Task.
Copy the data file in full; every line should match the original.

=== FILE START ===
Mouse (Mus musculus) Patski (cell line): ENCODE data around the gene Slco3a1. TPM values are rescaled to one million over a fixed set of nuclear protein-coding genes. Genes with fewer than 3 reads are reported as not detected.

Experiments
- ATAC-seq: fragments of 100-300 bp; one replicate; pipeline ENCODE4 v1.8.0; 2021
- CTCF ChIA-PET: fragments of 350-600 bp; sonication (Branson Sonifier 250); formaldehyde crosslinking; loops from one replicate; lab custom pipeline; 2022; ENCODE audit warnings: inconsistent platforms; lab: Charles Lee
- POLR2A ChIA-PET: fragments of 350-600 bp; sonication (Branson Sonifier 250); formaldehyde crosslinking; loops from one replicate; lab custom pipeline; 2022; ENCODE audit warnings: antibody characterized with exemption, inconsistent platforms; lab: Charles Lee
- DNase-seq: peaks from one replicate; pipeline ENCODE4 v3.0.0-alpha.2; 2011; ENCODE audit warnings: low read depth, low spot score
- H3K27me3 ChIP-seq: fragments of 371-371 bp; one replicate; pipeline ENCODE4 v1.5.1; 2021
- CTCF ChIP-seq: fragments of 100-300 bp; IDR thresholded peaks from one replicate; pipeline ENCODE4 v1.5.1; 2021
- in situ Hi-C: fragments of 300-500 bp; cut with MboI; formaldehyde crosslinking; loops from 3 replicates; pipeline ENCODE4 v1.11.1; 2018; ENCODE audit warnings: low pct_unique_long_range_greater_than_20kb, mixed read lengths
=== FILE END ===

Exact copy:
Mouse (Mus musculus) Patski (cell line): ENCODE data around the gene Slco3a1. TPM values are rescaled to one million over a fixed set of nuclear protein-coding genes. Genes with fewer than 3 reads are reported as not detected.

Experiments
- ATAC-seq: fragments of 100-300 bp; one replicate; pipeline ENCODE4 v1.8.0; 2021
- CTCF ChIA-PET: fragments of 350-600 bp; sonication (Branson Sonifier 250); formaldehyde crosslinking; loops from one replicate; lab custom pipeline; 2022; ENCODE audit warnings: inconsistent platforms; lab: Charles Lee
- POLR2A ChIA-PET: fragments of 350-600 bp; sonication (Branson Sonifier 250); formaldehyde crosslinking; loops from one replicate; lab custom pipeline; 2022; ENCODE audit warnings: antibody characterized with exemption, inconsistent platforms; lab: Charles Lee
- DNase-seq: peaks from one replicate; pipeline ENCODE4 v3.0.0-alpha.2; 2011; ENCODE audit warnings: low read depth, low spot score
- H3K27me3 ChIP-seq: fragments of 371-371 bp; one replicate; pipeline ENCODE4 v1.5.1; 2021
- CTCF ChIP-seq: fragments of 100-300 bp; IDR thresholded peaks from one replicate; pipeline ENCODE4 v1.5.1; 2021
- in situ Hi-C: fragments of 300-500 bp; cut with MboI; formaldehyde crosslinking; loops from 3 replicates; pipeline ENCODE4 v1.11.1; 2018; ENCODE audit warnings: low pct_unique_long_range_greater_than_20kb, mixed read lengths